Survey respondents also ranked speeding as the least dangerous of four driving behaviors, after driving under the influence, distracted driving and road rage. But, in fact, of those four behaviors, speeding is the most related to traffic fatalities. Seventeen percent of driver deaths are associated with speeding, compared to 10% with driving under the influence, 5% with road rage and 5% with distracted driving.

"Talking your way out" of a ticket typically isn't successful

Most of the time, drivers aren’t going to get out of a traffic stop without a ticket. Of the respondents who were stopped for speeding, 72% reported that they were ticketed, while 26% said they got a warning.



Trying to talk your way out of a ticket can work, but it doesn’t happen often. Of the 72% of respondents who were stopped and ticketed, 29% tried to talk their way out of it; one in three of that group managed to. Women tried less often, but talked their way out at a higher rate than men when they did.



Speeding costs an average of $1,177 in insurance rate increases over three years

Speeding tickets are expensive. One in three respondents reported paying $100-199 for their ticket alone, but some paid more than $700.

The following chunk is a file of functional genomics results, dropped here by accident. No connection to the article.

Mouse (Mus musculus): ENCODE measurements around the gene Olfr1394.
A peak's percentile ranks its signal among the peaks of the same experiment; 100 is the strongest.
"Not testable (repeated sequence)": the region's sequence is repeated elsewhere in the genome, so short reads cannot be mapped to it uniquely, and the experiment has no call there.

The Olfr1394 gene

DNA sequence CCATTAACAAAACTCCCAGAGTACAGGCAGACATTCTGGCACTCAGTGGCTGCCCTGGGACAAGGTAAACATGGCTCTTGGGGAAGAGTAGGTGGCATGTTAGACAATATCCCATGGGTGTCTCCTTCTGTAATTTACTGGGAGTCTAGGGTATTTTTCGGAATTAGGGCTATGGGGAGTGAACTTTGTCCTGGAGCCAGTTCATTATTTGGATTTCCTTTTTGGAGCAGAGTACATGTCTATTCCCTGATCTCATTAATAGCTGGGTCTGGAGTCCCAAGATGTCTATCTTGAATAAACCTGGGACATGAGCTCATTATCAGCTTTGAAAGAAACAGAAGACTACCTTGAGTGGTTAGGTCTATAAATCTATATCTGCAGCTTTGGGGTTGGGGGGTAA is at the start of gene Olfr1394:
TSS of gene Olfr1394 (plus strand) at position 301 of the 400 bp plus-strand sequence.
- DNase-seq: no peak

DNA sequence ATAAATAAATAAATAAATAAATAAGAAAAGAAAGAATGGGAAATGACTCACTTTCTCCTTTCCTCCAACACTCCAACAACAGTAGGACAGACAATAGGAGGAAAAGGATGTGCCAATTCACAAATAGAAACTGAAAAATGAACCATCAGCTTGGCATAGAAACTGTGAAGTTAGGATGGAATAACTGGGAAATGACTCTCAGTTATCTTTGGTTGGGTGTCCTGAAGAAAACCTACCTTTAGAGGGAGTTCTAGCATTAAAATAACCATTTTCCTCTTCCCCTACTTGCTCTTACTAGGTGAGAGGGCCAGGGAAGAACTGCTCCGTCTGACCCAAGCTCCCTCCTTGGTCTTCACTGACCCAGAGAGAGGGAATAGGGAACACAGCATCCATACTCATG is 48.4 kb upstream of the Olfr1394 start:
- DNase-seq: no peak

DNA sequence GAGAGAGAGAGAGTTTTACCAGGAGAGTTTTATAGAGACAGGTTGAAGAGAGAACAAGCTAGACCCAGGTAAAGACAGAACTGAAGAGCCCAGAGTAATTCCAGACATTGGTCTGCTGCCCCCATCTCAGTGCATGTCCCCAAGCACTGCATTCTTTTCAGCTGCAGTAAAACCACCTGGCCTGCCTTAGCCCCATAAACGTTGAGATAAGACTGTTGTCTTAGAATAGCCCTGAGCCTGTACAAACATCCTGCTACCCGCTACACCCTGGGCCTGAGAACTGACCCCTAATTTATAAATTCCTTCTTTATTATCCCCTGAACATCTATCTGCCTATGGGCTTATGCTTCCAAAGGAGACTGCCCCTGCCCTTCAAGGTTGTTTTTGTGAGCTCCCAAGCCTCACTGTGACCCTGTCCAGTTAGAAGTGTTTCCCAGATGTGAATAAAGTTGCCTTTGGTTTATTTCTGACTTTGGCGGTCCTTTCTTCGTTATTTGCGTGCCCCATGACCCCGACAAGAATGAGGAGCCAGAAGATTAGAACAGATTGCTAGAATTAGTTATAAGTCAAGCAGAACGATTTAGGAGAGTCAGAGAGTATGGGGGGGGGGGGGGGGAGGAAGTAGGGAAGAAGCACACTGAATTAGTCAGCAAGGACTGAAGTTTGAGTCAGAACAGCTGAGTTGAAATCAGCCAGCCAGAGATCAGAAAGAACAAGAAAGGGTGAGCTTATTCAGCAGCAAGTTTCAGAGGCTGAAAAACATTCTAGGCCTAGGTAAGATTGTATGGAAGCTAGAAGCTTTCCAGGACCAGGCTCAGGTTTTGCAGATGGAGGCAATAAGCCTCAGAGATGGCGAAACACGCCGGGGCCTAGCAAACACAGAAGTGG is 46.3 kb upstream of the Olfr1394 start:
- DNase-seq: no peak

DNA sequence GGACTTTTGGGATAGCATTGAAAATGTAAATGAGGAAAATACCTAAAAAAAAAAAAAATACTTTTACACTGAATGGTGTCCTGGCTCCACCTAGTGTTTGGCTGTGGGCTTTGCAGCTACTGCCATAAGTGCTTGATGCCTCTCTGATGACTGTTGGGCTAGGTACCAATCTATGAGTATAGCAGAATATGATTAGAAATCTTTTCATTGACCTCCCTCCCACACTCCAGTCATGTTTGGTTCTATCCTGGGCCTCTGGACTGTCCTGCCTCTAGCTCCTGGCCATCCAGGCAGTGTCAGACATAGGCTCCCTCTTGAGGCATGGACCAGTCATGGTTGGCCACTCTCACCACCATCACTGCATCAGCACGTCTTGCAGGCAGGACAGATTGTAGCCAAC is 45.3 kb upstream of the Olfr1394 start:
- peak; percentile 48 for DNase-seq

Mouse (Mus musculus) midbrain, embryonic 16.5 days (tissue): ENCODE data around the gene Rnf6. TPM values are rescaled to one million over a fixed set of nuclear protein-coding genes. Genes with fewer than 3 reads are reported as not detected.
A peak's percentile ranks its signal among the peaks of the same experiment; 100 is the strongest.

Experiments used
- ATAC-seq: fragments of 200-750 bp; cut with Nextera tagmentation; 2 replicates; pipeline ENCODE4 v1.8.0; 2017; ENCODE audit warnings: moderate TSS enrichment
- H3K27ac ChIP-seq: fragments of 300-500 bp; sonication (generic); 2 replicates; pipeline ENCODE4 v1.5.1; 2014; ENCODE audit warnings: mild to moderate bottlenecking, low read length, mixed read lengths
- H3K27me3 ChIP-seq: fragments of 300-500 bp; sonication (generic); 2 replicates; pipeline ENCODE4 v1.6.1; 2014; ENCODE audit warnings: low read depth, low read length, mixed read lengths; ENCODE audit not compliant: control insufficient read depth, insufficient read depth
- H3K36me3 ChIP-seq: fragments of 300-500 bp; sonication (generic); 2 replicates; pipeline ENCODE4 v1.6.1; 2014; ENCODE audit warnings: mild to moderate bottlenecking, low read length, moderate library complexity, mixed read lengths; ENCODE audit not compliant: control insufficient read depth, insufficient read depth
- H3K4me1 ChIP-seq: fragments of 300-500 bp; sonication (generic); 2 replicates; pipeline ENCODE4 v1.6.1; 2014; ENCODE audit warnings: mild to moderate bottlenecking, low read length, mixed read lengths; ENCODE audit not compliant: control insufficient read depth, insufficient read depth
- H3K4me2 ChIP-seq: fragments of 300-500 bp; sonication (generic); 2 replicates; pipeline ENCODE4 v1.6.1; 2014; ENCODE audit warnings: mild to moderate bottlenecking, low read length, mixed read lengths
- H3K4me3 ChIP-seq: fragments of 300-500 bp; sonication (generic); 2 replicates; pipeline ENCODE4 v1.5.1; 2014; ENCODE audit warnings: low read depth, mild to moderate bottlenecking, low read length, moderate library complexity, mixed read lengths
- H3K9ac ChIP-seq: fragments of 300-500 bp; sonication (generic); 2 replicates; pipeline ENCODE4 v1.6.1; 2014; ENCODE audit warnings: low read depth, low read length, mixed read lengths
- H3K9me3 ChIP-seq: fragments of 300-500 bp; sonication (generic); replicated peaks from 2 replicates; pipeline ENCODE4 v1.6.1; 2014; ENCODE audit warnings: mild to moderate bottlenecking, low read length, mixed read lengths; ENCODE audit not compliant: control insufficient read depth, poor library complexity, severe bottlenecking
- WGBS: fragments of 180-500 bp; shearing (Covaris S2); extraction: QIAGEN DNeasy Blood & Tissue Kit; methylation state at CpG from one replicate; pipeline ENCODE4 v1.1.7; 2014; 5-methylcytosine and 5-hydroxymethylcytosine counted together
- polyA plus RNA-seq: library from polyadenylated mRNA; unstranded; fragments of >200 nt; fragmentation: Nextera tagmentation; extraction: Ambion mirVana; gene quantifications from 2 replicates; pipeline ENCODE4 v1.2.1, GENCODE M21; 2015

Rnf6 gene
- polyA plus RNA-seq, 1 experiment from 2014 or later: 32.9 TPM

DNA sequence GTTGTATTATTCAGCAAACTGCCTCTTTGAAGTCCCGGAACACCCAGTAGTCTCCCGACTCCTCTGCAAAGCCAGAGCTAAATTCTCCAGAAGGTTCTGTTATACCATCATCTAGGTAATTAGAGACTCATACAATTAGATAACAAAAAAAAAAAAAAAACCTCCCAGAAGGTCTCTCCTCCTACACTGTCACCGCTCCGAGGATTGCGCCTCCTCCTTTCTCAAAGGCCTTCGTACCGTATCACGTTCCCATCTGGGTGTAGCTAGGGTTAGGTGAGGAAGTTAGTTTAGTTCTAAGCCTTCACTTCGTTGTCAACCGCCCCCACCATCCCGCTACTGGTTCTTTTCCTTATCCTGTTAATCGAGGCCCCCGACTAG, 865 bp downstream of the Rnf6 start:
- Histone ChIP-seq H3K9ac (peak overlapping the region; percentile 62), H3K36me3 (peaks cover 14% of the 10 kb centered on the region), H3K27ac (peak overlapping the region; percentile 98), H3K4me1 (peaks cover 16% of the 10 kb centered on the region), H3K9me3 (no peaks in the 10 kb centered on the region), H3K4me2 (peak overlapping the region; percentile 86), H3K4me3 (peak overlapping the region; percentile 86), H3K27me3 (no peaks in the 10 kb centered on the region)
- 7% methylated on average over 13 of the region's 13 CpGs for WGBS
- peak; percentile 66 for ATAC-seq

However, the one-time cost of a speeding ticket is just part of the expense. Eighty-three percent of respondents said that they know that getting a ticket will increase their insurance rates, but only 4% were worried about their insurance rate increasing. They should be: The true cost of speeding is the ticket plus at least three years of insurance rate hikes. Seventy-six percent of speeding tickets cost less than $300, but over three years, having the violation on their record will run drivers $1,177 on average – perhaps taking away from other areas of their budgets.

Rate increases after traffic violations, including speeding, vary state by state. But speeding is special: Most states have higher penalties the faster a driver is going over the limit. So someone in New York who’s ticketed for driving eight miles an hour over the limit will pay $85 more per year, but someone in California would pay $792 more per year for the same offense. A driver in Texas going 18 miles per hour over the limit will pay $122 per year in insurance rate increases, but in Michigan, drivers will pay a whopping $1,920 more – for at least three years.